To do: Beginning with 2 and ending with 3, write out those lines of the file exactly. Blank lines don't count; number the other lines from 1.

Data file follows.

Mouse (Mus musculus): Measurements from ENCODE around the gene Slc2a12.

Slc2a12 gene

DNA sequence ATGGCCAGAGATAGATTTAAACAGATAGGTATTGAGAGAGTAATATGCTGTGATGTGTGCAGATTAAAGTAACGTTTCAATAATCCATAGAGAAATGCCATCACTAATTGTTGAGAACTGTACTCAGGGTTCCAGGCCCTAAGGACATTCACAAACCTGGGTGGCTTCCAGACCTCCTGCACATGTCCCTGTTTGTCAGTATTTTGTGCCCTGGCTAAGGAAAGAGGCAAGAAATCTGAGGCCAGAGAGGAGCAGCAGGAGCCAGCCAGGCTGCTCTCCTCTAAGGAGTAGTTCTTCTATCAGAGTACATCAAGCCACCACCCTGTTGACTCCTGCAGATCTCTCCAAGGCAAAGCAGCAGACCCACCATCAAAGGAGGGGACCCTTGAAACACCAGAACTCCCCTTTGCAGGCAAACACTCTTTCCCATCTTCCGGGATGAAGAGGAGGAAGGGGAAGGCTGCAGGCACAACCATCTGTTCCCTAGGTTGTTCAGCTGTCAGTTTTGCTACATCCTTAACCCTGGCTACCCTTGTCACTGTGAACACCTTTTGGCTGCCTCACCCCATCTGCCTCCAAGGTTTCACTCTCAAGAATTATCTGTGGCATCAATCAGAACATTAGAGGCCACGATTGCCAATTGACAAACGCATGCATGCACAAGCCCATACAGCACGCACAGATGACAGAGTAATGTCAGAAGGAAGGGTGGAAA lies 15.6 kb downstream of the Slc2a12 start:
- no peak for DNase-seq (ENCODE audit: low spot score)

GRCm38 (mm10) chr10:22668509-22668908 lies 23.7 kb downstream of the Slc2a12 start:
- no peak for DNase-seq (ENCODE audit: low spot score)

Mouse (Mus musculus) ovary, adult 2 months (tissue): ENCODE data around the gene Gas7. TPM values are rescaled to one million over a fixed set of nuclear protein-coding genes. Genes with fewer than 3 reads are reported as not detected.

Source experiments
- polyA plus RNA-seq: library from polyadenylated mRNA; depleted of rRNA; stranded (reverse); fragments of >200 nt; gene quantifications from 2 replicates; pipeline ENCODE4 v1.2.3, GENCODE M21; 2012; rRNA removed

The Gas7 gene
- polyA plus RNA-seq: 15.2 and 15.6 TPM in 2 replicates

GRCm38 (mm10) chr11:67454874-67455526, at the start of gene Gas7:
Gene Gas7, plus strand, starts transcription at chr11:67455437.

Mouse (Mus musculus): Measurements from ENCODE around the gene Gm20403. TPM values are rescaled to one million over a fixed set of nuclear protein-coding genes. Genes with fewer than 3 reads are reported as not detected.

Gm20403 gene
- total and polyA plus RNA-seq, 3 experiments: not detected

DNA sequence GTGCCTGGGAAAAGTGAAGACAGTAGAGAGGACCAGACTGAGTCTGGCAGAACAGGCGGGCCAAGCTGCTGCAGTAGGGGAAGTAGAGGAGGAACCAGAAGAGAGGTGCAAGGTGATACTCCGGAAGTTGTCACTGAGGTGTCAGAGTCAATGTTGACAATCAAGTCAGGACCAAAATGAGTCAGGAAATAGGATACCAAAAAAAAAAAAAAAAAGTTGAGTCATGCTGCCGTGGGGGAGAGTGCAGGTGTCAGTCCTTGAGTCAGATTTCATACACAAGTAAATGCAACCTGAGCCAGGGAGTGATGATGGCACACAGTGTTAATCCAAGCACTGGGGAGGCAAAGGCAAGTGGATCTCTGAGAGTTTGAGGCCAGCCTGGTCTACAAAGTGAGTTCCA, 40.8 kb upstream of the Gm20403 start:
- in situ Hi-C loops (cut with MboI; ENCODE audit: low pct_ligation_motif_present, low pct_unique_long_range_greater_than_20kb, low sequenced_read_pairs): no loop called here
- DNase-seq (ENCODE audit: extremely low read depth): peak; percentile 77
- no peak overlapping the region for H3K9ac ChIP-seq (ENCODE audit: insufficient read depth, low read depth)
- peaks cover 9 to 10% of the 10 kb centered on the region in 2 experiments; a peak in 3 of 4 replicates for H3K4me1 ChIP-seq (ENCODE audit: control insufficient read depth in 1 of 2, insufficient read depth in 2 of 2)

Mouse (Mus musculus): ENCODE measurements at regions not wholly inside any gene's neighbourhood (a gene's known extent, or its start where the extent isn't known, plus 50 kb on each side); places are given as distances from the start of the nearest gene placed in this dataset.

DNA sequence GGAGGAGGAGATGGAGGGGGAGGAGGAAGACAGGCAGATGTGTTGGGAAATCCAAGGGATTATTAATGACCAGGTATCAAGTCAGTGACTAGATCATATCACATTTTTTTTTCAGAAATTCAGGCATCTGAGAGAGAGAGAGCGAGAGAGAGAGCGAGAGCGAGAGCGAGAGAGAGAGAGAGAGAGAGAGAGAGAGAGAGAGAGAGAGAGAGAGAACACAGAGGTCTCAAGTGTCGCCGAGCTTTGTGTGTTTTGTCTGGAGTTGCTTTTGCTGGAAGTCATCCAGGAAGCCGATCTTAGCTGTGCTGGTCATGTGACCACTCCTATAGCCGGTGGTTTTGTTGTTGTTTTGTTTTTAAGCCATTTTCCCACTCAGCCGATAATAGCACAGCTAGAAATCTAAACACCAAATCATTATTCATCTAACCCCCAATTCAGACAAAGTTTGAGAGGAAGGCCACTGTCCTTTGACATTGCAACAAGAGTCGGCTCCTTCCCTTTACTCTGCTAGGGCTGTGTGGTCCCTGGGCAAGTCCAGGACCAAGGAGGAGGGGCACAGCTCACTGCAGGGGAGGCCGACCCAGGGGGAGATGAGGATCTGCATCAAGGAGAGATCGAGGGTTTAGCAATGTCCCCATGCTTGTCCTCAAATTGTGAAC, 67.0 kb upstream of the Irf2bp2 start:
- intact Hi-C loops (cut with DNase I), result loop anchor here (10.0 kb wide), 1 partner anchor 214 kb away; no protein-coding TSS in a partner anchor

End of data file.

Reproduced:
Slc2a12 gene

DNA sequence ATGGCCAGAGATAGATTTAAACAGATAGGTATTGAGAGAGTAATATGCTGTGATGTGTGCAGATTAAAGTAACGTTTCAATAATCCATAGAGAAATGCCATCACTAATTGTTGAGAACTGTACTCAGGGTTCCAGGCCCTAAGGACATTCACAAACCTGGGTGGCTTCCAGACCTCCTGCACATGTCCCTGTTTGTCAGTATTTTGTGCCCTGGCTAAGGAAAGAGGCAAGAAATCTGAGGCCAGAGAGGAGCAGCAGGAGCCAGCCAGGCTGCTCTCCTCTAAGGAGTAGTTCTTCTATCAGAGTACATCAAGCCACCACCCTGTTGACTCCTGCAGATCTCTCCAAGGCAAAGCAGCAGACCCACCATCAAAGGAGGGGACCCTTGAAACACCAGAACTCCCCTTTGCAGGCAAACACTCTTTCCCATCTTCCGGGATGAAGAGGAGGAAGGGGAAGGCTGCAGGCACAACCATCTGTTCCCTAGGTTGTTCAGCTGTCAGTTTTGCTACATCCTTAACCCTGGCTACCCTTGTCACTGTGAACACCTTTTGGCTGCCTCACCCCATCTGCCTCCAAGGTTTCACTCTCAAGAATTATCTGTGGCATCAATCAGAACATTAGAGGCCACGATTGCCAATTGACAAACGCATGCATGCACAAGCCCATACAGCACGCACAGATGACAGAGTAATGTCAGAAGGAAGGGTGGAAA lies 15.6 kb downstream of the Slc2a12 start: